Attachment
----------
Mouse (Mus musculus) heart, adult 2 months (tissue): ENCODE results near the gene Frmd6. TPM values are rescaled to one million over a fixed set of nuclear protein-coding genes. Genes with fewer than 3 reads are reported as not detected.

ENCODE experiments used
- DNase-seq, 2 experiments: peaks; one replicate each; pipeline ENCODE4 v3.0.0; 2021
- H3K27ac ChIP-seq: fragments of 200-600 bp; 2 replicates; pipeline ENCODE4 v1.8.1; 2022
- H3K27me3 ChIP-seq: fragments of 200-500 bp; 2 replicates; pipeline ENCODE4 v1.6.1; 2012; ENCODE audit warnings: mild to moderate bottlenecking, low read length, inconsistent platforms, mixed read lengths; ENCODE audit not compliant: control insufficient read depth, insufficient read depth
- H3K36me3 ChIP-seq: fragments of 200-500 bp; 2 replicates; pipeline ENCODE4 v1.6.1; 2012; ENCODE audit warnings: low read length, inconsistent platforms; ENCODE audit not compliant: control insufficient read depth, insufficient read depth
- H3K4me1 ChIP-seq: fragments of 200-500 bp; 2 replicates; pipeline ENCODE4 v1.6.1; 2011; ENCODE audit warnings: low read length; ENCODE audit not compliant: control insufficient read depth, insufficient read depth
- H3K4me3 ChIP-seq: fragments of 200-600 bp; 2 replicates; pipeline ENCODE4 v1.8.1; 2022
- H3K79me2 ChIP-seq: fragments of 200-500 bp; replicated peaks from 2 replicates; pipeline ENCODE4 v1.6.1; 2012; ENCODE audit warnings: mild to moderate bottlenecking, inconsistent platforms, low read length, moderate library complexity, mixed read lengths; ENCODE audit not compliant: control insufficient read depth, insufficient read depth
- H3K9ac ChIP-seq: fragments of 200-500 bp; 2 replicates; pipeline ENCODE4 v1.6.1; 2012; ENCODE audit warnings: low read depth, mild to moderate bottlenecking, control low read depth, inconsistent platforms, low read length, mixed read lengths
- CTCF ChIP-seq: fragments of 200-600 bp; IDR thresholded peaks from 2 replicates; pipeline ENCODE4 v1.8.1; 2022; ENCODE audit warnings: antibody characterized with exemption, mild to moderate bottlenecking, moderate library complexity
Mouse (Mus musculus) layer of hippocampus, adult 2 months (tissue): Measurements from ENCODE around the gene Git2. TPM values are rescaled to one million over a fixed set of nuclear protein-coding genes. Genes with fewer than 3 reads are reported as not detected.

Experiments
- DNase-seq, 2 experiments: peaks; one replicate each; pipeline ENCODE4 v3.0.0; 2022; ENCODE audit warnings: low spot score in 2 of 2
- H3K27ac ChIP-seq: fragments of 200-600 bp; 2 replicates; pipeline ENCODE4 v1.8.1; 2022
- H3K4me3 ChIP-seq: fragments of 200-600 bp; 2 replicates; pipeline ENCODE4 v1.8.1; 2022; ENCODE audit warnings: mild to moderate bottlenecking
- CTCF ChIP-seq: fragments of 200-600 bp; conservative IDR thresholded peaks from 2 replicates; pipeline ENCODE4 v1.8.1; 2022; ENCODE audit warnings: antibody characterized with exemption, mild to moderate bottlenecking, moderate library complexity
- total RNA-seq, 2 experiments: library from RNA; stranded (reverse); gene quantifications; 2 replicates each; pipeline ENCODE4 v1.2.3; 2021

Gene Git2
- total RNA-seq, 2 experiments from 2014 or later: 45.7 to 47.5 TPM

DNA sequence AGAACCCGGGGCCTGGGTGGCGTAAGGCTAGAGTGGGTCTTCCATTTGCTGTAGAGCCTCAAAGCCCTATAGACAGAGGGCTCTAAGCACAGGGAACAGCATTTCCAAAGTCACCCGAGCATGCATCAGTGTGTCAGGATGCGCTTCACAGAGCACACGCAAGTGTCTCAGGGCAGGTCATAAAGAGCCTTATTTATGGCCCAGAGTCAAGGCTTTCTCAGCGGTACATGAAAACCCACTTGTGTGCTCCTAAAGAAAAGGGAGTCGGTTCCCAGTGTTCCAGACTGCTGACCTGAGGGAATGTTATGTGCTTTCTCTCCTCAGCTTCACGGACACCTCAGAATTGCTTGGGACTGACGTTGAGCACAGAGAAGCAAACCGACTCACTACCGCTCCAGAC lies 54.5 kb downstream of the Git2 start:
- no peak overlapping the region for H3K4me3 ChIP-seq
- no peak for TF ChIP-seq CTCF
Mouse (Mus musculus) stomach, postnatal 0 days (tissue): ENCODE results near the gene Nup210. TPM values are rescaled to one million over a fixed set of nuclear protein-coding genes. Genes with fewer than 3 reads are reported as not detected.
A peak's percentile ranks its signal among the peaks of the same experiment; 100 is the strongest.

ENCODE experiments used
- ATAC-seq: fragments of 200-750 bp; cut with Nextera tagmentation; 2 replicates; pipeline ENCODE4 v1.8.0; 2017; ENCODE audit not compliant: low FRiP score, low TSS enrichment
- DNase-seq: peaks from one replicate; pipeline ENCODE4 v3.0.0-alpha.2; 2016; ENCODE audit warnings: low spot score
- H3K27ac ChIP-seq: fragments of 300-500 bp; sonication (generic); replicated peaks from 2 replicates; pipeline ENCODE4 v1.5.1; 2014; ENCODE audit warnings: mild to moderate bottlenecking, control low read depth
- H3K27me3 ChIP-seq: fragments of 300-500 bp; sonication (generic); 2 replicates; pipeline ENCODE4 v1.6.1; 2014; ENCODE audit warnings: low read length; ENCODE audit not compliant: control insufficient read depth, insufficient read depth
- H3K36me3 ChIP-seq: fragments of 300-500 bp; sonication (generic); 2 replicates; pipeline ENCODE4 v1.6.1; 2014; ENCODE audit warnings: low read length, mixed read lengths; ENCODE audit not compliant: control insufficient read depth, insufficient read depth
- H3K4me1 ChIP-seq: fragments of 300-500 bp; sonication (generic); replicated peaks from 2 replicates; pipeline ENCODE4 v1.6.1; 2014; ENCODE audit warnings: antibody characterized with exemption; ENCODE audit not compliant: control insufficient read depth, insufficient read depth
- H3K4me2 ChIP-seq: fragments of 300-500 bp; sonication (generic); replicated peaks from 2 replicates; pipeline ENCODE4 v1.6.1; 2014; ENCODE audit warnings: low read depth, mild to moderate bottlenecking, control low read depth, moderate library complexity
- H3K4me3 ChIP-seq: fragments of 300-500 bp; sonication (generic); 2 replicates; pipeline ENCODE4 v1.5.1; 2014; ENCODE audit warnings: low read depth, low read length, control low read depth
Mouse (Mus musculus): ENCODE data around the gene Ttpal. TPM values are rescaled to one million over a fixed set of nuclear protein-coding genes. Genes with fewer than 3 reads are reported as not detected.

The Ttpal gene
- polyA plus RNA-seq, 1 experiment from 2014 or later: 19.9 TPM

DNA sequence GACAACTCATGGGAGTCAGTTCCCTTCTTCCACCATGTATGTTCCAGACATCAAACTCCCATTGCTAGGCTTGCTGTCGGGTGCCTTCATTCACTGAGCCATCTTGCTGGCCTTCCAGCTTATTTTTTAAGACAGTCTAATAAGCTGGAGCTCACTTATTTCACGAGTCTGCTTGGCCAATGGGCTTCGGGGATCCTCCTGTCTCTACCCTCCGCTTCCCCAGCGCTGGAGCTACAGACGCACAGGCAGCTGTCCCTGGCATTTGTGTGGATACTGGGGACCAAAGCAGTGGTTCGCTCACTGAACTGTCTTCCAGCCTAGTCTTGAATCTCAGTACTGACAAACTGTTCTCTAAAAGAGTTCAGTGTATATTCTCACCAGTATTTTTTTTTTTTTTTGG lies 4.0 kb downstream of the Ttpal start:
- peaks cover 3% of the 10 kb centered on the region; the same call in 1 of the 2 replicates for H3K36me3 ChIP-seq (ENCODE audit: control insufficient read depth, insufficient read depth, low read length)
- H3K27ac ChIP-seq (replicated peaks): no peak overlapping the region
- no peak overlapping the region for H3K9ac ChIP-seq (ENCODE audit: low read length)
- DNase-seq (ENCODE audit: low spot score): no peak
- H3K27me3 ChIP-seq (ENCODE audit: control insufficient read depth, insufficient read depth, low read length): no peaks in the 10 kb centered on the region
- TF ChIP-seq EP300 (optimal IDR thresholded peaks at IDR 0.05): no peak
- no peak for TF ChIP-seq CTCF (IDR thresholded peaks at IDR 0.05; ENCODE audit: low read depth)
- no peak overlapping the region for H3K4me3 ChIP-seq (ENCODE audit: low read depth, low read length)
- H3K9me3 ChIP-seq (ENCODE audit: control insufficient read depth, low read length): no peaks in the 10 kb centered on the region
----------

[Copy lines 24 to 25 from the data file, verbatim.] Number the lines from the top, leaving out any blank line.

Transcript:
Mouse (Mus musculus) stomach, postnatal 0 days (tissue): ENCODE results near the gene Nup210. TPM values are rescaled to one million over a fixed set of nuclear protein-coding genes. Genes with fewer than 3 reads are reported as not detected.
A peak's percentile ranks its signal among the peaks of the same experiment; 100 is the strongest.